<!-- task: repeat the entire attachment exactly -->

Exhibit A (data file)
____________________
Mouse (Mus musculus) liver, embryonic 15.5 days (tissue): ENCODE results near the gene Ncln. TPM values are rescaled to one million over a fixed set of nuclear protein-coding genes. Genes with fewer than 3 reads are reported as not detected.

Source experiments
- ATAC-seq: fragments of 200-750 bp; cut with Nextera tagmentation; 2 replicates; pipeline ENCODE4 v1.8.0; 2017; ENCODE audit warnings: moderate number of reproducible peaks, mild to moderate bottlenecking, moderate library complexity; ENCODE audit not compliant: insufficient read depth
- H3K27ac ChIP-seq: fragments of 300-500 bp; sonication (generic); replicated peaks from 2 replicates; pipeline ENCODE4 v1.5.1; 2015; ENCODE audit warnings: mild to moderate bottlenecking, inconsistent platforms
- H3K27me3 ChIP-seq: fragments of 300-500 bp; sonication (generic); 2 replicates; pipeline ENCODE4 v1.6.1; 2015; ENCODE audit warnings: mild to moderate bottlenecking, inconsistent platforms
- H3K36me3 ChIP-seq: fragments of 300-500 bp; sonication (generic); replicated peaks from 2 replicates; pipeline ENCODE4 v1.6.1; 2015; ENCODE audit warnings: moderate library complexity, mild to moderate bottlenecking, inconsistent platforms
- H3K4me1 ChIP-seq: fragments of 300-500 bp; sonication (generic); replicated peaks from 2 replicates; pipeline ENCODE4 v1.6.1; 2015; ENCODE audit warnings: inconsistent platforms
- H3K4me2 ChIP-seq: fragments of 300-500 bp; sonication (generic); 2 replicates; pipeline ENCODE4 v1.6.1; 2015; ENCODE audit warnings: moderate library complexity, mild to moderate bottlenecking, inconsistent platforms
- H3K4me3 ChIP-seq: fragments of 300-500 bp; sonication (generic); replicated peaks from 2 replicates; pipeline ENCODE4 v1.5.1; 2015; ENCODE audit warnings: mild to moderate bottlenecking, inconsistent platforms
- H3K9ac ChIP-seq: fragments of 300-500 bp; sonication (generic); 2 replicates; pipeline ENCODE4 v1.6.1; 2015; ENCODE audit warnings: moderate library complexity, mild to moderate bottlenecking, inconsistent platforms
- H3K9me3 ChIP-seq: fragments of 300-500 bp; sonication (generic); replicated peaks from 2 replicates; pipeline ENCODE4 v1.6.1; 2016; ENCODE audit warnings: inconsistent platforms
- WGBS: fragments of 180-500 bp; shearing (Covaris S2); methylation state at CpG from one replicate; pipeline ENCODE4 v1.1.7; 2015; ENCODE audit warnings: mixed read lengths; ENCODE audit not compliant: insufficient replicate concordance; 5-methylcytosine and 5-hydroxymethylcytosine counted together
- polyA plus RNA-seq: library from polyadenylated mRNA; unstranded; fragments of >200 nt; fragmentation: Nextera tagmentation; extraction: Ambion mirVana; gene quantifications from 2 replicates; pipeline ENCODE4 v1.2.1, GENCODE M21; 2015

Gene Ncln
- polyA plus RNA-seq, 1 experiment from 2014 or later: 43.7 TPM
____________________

Mouse (Mus musculus) liver, embryonic 15.5 days (tissue): ENCODE results near the gene Ncln. TPM values are rescaled to one million over a fixed set of nuclear protein-coding genes. Genes with fewer than 3 reads are reported as not detected.

Source experiments
- ATAC-seq: fragments of 200-750 bp; cut with Nextera tagmentation; 2 replicates; pipeline ENCODE4 v1.8.0; 2017; ENCODE audit warnings: moderate number of reproducible peaks, mild to moderate bottlenecking, moderate library complexity; ENCODE audit not compliant: insufficient read depth
- H3K27ac ChIP-seq: fragments of 300-500 bp; sonication (generic); replicated peaks from 2 replicates; pipeline ENCODE4 v1.5.1; 2015; ENCODE audit warnings: mild to moderate bottlenecking, inconsistent platforms
- H3K27me3 ChIP-seq: fragments of 300-500 bp; sonication (generic); 2 replicates; pipeline ENCODE4 v1.6.1; 2015; ENCODE audit warnings: mild to moderate bottlenecking, inconsistent platforms
- H3K36me3 ChIP-seq: fragments of 300-500 bp; sonication (generic); replicated peaks from 2 replicates; pipeline ENCODE4 v1.6.1; 2015; ENCODE audit warnings: moderate library complexity, mild to moderate bottlenecking, inconsistent platforms
- H3K4me1 ChIP-seq: fragments of 300-500 bp; sonication (generic); replicated peaks from 2 replicates; pipeline ENCODE4 v1.6.1; 2015; ENCODE audit warnings: inconsistent platforms
- H3K4me2 ChIP-seq: fragments of 300-500 bp; sonication (generic); 2 replicates; pipeline ENCODE4 v1.6.1; 2015; ENCODE audit warnings: moderate library complexity, mild to moderate bottlenecking, inconsistent platforms
- H3K4me3 ChIP-seq: fragments of 300-500 bp; sonication (generic); replicated peaks from 2 replicates; pipeline ENCODE4 v1.5.1; 2015; ENCODE audit warnings: mild to moderate bottlenecking, inconsistent platforms
- H3K9ac ChIP-seq: fragments of 300-500 bp; sonication (generic); 2 replicates; pipeline ENCODE4 v1.6.1; 2015; ENCODE audit warnings: moderate library complexity, mild to moderate bottlenecking, inconsistent platforms
- H3K9me3 ChIP-seq: fragments of 300-500 bp; sonication (generic); replicated peaks from 2 replicates; pipeline ENCODE4 v1.6.1; 2016; ENCODE audit warnings: inconsistent platforms
- WGBS: fragments of 180-500 bp; shearing (Covaris S2); methylation state at CpG from one replicate; pipeline ENCODE4 v1.1.7; 2015; ENCODE audit warnings: mixed read lengths; ENCODE audit not compliant: insufficient replicate concordance; 5-methylcytosine and 5-hydroxymethylcytosine counted together
- polyA plus RNA-seq: library from polyadenylated mRNA; unstranded; fragments of >200 nt; fragmentation: Nextera tagmentation; extraction: Ambion mirVana; gene quantifications from 2 replicates; pipeline ENCODE4 v1.2.1, GENCODE M21; 2015

Gene Ncln
- polyA plus RNA-seq, 1 experiment from 2014 or later: 43.7 TPM